Case Report

Inverse Implantation and Rapid Postoperative Necrosis of Conjunctival Autograft in Pterygium Surgery


  • Murat Küçükevcilioğlu
  • Volkan Hürmeriç
  • Osman Melih Ceylan
  • Fazil Cüneyt Erdurman

Received Date: 11.07.2011 Accepted Date: 23.01.2012 Turk J Ophthalmol 2012;42(4):298-299

A 72 year-old female underwent surgery for nasal pterygium in the right eye. Conjunctival autograft with Mytomycine-C was performed. In the postoperative period slit lamp examination revealed a pale and avascular appearance of the conjunctival graft. On postoperative fifth day inverse graft implantation and graft necrosis was diagnosed. The graft was removed. We herein discuss the reason and possible preventive measures of this unusual outcome. (Turk J Ophthalmol 2012; 42: 298-9)

Keywords: Autograft inversion, pterygium surgery


Pterygium excision with conjunctival autograft is a widely used procedure for the treatment of primary and recurrent pterygium.1 This seemingly easy surgery is open to various complications such as wound dehiscence, Tenon granuloma, conjunctival inclusion cyst, graft edema, dellen, and more rarely graft necrosis.2 We herein report a rapid necrosis of conjunctival autograft due to inverse implantation though the intraoperative measures were taken.

Case Report

A 72 year-old female underwent surgery for nasal pterygium in the right eye. The area of surgery was sterilized with povidone iodine 10% solution and by surgical draping. Surgical anesthesia was performed with topical 0.5% proparacaine HCL (Alcaine, Alcon, Switzerland) and subconjunctival 40 mg/2ml lidocaine (Jetokain, Adeka, Turkey). Pytergium body and underlying tenon were excised with Westcott scissors. The head of the pterygium with its cap was then dissected off the cornea with blunt dissection. Minimal cauterization was applied for hemostasis. 0.2 mg/mL Mitomycin C was applied to the scleral bed with a cellulose sponge for 2 minutes. Sclera and the surgically excised area were irrigated with copious amount of balanced salt solution. Scar tissue on the cornea was polished. Conjunctival defect was measured with a caliper and the superior conjunctiva was delineated with a surgical pen to create a graft equal in size to the excised area.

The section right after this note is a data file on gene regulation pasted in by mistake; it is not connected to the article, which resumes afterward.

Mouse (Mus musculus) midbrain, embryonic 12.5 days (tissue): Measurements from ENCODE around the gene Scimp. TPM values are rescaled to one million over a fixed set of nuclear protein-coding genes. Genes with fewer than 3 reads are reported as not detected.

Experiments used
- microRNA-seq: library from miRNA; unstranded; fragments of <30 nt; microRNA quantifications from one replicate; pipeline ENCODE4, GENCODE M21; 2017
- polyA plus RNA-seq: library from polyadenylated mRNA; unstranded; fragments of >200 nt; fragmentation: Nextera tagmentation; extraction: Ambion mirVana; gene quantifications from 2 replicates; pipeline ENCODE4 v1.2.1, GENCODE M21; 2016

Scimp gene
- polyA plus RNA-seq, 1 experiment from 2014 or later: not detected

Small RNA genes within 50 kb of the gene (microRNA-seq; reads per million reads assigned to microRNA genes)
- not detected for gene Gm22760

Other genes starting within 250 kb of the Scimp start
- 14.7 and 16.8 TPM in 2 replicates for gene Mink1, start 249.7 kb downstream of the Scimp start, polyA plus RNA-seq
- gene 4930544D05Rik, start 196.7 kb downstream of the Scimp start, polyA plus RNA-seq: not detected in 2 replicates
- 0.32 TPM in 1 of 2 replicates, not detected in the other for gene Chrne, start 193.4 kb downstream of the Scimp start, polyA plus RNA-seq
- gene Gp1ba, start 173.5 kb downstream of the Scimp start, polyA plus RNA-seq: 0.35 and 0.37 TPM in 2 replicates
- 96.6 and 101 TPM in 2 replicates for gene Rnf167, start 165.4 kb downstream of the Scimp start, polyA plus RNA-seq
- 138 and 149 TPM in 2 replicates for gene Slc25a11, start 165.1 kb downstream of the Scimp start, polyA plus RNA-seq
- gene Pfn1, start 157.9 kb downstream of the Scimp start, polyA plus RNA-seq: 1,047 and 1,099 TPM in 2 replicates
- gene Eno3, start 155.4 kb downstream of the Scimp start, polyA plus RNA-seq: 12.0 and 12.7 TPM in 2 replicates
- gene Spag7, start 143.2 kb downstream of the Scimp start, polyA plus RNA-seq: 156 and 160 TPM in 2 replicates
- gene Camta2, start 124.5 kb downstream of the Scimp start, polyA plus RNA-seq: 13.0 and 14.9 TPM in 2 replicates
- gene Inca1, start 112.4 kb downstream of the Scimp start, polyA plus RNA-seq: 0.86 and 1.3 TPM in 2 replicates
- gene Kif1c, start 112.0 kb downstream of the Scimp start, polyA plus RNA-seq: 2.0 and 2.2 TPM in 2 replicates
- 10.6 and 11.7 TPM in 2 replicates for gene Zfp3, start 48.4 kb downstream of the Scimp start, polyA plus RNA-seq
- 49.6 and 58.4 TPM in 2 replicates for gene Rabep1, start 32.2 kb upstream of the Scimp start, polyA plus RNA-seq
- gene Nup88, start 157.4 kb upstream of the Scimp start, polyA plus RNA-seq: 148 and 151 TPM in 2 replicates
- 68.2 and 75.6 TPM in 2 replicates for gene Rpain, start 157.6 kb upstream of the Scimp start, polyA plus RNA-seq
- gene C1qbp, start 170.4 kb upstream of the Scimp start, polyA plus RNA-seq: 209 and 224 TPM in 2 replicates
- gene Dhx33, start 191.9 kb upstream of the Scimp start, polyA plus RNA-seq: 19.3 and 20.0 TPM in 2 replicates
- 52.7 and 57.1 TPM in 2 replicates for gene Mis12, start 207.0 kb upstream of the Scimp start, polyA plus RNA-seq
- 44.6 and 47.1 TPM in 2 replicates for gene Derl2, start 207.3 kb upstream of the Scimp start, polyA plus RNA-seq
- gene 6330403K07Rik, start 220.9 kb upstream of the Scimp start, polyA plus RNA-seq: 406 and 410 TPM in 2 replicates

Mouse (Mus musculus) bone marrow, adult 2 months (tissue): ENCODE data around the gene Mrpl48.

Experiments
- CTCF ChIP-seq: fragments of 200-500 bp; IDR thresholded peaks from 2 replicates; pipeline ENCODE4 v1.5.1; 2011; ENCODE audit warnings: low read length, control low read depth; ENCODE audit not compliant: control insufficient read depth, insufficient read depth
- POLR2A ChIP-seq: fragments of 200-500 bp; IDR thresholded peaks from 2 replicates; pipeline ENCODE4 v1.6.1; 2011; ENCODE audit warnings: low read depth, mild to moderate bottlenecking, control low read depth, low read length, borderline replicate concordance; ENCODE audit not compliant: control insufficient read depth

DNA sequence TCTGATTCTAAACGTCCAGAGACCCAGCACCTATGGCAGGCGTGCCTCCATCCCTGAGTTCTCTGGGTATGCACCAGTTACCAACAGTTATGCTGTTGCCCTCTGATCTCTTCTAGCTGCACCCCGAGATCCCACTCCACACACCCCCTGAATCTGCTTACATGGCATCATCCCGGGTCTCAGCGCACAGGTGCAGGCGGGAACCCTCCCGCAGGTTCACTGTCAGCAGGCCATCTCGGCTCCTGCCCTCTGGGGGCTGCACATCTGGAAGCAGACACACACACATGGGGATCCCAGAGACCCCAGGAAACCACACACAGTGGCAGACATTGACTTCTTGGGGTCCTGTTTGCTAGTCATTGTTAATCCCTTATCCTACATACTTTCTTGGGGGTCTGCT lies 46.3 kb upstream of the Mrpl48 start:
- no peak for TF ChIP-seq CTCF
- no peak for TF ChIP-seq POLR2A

Conjunctival graft was prepared with Westcott scissors and tying forceps, avoiding the Tenon capsule. Epithelial surface of the graft was marked with a surgical pen and excised with a Vannas’ scissors along the limbal edge. Seconds after the graft was freed from the limbus the graft was stuck with a sponge because of an uncontrolled maneuver and the orientation of the graft was lost. The graft subsequently moved to the bare sclera and attached to the conjunctiva with interrupted 8-0 Vicryl sutures. The eye was covered with an eye pad after administration of topical antibiotic ointment. Patient was treated with fucidic acid ointment b.i.d. and topical fluorometholone q.i.d. for 10 days.

On the first postoperative day slit lamp examination revealed a pale and avascular graft with a normal underlying sclera. The appearance of the graft did not change for the following 5 days (Figure 1). On postoperative fifth day a diagnosis of inverse graft implantation and necrosis of the graft tissue was made. The graft was removed with a jewelers forceps at the slit lamp. The graft was not attached to the underlying scleral bed and removed easily. Postoperative first month visit was unremarkable and there were no signs of recurrence of the pterygium tissue.